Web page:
In vivo model of muscle pain: Quantification of intramuscular chemical, electrical, and pressure changes associated with saline-induced muscle pain in humans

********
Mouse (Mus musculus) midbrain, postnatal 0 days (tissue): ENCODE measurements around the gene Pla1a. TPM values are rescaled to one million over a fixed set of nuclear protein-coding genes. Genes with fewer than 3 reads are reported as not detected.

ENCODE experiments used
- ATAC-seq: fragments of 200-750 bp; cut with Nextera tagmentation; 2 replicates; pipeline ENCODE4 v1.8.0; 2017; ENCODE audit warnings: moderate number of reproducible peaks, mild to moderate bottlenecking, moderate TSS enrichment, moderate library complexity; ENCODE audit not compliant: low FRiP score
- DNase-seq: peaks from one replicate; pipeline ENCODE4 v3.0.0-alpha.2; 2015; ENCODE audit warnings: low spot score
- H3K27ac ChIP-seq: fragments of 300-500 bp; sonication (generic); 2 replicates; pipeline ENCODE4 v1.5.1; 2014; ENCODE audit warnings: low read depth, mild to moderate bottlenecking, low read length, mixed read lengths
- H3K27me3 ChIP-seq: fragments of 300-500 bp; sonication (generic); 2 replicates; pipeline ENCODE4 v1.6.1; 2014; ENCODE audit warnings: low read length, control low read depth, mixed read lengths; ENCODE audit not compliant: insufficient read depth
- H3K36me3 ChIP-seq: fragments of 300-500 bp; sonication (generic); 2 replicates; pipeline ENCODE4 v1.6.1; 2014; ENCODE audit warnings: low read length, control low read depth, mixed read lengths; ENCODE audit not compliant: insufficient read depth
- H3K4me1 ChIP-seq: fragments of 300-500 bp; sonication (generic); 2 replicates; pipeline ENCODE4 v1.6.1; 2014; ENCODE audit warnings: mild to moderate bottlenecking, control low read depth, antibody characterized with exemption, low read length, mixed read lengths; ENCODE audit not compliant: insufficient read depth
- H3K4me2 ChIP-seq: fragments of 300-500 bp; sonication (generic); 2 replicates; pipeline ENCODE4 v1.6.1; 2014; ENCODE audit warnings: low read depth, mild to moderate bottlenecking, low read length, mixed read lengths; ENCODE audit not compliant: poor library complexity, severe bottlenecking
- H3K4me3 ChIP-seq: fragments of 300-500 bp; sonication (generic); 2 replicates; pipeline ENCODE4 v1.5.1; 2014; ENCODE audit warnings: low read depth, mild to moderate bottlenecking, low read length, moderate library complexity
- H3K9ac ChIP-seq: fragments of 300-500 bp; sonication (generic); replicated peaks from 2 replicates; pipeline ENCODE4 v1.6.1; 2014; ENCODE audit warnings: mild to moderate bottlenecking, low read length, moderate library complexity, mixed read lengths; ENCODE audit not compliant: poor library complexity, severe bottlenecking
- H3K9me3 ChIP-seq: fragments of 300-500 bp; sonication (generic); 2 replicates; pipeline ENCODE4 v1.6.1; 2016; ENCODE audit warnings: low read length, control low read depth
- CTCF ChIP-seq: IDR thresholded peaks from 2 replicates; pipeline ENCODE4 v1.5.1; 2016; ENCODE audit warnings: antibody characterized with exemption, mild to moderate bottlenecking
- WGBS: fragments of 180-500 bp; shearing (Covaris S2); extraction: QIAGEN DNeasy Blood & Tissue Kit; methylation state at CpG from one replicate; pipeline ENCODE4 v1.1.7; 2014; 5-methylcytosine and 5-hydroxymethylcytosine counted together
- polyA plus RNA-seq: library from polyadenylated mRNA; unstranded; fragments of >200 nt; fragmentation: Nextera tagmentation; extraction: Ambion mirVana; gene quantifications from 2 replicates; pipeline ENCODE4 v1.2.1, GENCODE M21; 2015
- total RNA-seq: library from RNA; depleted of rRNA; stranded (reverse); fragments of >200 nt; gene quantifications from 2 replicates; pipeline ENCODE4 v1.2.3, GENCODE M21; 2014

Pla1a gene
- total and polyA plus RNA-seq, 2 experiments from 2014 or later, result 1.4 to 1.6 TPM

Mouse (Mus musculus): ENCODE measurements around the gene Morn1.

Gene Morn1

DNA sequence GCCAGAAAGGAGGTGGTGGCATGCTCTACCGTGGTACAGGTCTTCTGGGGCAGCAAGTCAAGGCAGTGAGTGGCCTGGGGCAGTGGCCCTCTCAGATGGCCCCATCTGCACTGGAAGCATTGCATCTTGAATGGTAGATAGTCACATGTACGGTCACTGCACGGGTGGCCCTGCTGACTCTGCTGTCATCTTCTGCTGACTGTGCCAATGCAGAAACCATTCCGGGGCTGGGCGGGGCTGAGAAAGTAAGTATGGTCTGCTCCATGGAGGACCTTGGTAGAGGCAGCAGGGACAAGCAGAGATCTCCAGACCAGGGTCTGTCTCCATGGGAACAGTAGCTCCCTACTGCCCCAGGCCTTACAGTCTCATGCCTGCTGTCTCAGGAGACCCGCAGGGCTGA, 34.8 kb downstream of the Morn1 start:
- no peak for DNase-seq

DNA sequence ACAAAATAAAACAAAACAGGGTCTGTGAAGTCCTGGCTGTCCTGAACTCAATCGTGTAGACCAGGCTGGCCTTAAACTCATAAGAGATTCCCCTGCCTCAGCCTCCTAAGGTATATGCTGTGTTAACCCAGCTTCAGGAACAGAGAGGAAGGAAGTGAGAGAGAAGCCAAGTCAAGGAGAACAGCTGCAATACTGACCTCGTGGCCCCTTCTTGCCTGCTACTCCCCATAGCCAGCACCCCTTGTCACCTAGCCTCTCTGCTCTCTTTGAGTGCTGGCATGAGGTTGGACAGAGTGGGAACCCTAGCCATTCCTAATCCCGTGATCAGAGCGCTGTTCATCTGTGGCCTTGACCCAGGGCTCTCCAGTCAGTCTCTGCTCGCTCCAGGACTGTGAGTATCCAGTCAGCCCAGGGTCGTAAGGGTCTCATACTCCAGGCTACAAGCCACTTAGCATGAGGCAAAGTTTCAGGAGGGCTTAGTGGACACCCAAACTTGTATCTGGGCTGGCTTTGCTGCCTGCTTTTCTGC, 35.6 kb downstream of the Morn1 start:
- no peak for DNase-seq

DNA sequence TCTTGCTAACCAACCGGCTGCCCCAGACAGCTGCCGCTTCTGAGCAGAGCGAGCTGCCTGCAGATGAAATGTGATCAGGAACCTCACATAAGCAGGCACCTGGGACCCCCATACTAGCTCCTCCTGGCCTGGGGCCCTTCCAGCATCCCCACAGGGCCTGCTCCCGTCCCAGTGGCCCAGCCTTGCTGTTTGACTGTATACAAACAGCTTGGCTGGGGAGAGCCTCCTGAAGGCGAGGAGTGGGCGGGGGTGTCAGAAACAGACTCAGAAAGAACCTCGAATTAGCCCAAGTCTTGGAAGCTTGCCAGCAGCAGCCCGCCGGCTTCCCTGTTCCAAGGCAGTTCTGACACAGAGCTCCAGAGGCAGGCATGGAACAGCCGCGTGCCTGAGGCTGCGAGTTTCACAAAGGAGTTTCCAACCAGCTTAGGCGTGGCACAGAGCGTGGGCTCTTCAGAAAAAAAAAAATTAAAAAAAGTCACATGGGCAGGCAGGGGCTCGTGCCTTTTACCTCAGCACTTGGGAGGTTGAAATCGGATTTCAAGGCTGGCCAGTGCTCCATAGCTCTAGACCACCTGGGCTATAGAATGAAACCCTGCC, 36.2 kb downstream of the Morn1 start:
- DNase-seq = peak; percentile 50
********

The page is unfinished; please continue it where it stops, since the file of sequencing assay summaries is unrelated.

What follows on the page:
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Intramuscular injection of hypertonic saline is a good model to study human muscle pain (Kellgren 1938). The present study concerns the intramuscular (i.m.) pain mediators in saline-induced muscle pain. In experiment 1, the diffusion of infused hypertonic and isotonic saline (0.5 ml) in m. tibialis anterior was illustrated by magnetic resonance imaging (MRI) in one subject. In experiment 2, six volunteers received four sequential infusions (0.5 ml given at 5 min intervals) of isotonic saline and thereafter four sequential infusions (0.5 ml given at 5 min intervals) of hypertonic saline into m. tibialis anterior. The isotonic and hypertonic saline infusions were computer-controlled and separated by 20 min. The muscle pain intensity was assessed by continuous recordings on a visual analogue scale (VAS). One microdialysis probe was inserted 1 cm from the infusion needle in m. tibialis anterior and another probe in the other m. tibialis anterior. Concentrations of the i.m. sodium, potassium, magnesium, and prostaglandin E2 (PGE2) were assessed from the dialysates. Intramuscular electromyography (EMG) and pressure were assessed in the area of the infused saline. In experiment 1, the infusion of hypertonic and isotonic saline created a visible saline-pool on the MRI scans. These saline-pool volumes were stable and not correlated to the pain scores. In experiment 2, infusion of isotonic saline produced little pain compared to infusion of hypertonic saline. Maximal pain was reported after the first infusion of hypertonic saline and thereafter the pain gradually decreased with subsequent infusions of hypertonic saline. During infusion of hypertonic saline the i.m. sodium and potassium concentrations increased significantly, i.m. magnesium concentration tended to be increased, and the i.m. PGE2 concentration tended to be decreased although these changes were not significant. The i.m. EMG was smaller during and after infusions of hypertonic saline compared with isotonic saline. The i.m. pressure was not different during the infusions of hypertonic and isotonic saline but was increased between the infusions of hypertonic saline. This study has shown that i.m. infusion of hypertonic saline produced a saline-pool, causing the i.m. pressure to increase. Possibly, pain activation and cessation are related to increased intramuscular sodium and potassium content respectively.

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